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Poor Language Could Be Costing Us Laborers
Have you ever caught yourself on staff saying any of the following?
“I can’t go with y’all; I don’t have any money right now.”
“Does someone want to give me a ticket to this game? Because I’m broke, but I really want to go.”
“I hope a ministry partner will donate a car to me because mine is falling apart, and I don’t have the money to buy a new one.”
“I’d rather just eat Raman noodles and peanut butter and jelly than have to work on support.”
“I’m letting my hair grow long for now because I don’t have money for a haircut.”
One of the biggest hurdles that college students face when thinking about joining staff is the reality that they will need to trust God to raise their own financial support. Sadly, we as staff members make this hurdle taller for college students (or anyone for that matter) by the way we talk about our finances and financial support in front of them. I’ve heard many of those statements listed above from the mouths of staff in front of students or via Facebook comments/statuses. How sad.
Money may be tight at times, and you may go through seasons of short paychecks or choose to not go to a movie because of the lack of cash flow. What we need to consider is how we talk about those things in front of students. We need to stop having a “poor me” mentality and avoid dropping comments here and there to get free stuff. Sure, it’s great to have a ministry partner who’s a dentist on your team and treats you for free, or a couple who wants to give you their car. But we don’t need to have the “poor me” mentality with the hope/expectation that we will get some free stuff thrown our way. It comes across negatively to partners and students. The message we send is, “I’m a loser.”
Instead of talking about the negative aspects of finances in front of students, let’s share great examples of how God IS providing! Don’t hide that you enjoyed a nice dinner out with family, or that you had a great singles vacation for which you saved regularly.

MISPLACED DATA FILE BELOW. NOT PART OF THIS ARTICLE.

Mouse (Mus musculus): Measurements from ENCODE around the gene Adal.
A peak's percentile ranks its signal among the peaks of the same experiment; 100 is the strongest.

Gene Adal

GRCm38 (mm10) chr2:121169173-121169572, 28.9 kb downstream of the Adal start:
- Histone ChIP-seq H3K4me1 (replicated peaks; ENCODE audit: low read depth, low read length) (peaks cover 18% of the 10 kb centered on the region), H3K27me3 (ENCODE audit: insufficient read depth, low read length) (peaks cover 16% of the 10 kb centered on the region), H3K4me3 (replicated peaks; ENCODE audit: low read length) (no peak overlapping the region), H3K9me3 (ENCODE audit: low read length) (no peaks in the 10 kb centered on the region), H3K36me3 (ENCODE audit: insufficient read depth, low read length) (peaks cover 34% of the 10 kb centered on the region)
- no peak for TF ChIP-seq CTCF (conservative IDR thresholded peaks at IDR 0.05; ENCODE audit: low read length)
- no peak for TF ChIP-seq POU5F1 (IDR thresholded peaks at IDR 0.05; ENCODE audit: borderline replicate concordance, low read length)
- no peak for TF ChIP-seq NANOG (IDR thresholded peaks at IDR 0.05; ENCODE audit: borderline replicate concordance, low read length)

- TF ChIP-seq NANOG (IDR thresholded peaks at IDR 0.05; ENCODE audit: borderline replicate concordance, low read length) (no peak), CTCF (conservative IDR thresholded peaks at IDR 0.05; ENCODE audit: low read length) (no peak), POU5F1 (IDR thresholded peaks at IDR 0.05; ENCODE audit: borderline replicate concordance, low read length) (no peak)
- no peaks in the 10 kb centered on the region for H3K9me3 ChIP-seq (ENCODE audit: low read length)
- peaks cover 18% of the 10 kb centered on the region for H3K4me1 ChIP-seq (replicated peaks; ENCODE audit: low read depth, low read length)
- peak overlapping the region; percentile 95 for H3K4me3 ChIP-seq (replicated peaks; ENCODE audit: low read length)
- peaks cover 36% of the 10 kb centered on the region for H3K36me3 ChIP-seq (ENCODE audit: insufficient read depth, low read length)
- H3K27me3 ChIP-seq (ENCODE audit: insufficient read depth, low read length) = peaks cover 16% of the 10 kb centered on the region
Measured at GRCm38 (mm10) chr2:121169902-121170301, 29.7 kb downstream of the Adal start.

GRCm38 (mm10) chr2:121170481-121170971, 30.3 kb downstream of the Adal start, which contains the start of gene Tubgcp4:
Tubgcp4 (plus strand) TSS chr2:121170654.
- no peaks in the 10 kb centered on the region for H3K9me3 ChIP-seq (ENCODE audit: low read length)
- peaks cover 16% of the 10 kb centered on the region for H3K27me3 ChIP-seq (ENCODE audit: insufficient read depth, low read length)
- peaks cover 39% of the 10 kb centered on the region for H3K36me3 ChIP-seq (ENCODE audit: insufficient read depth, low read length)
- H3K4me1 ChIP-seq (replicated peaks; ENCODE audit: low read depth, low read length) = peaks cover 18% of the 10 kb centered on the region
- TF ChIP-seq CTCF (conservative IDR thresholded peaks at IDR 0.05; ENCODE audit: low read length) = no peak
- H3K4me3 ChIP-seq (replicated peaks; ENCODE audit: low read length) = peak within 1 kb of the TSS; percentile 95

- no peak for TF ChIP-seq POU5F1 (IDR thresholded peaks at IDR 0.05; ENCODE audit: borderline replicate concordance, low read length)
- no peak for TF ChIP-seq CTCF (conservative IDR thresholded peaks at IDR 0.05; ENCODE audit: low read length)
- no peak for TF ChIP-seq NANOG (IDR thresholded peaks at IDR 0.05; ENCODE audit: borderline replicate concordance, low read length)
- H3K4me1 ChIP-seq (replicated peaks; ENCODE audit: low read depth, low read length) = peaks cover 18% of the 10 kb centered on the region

￼Here are a few suggestions that can help change a student’s view about staff who live on support:
1. Cover the bill! When with a small group of students, spring for all of their lunches or buy an appetizer for the table. It helps them see that we have money and aren’t pinching pennies all the time. I bought all of my table’s shakes at Steak & Shake on a summer project one night, and a student shared later that summer with me about how significant that was for her to see that God provided money for staff, even to a point where they could bless others.
2. Don’t dress like a slob, and stay somewhat current with fashion trends. In some places this really communicates to students.
3. Offer to drive when possible instead of always hopping into a car with a student. If you can’t drive, give the student driver some cash! A staff friend of mine, Lori Joiner, got new car from a ministry partner (a total surprise and shock), and she loved packing her car full of students for retreats, etc. She used this as an opportunity to share how God provides for us through ministry partners in amazing ways!
4. Generously support students to go on Summer Projects or scholarship them to Winter Conference. Often they are afraid to ask staff because they think we don’t have money. Help to change their perspective.
5. Be intentional about mentioning positive support stories around students.
Let’s make a concentrated effort around the nation in how we talk about money and support, knowing that this mindset shift could help more and more students want to consider laboring full time with us in helping to fulfill the Great Commission!
* Photo courtesy of the National Library of Wales (Flickr Creative Commons).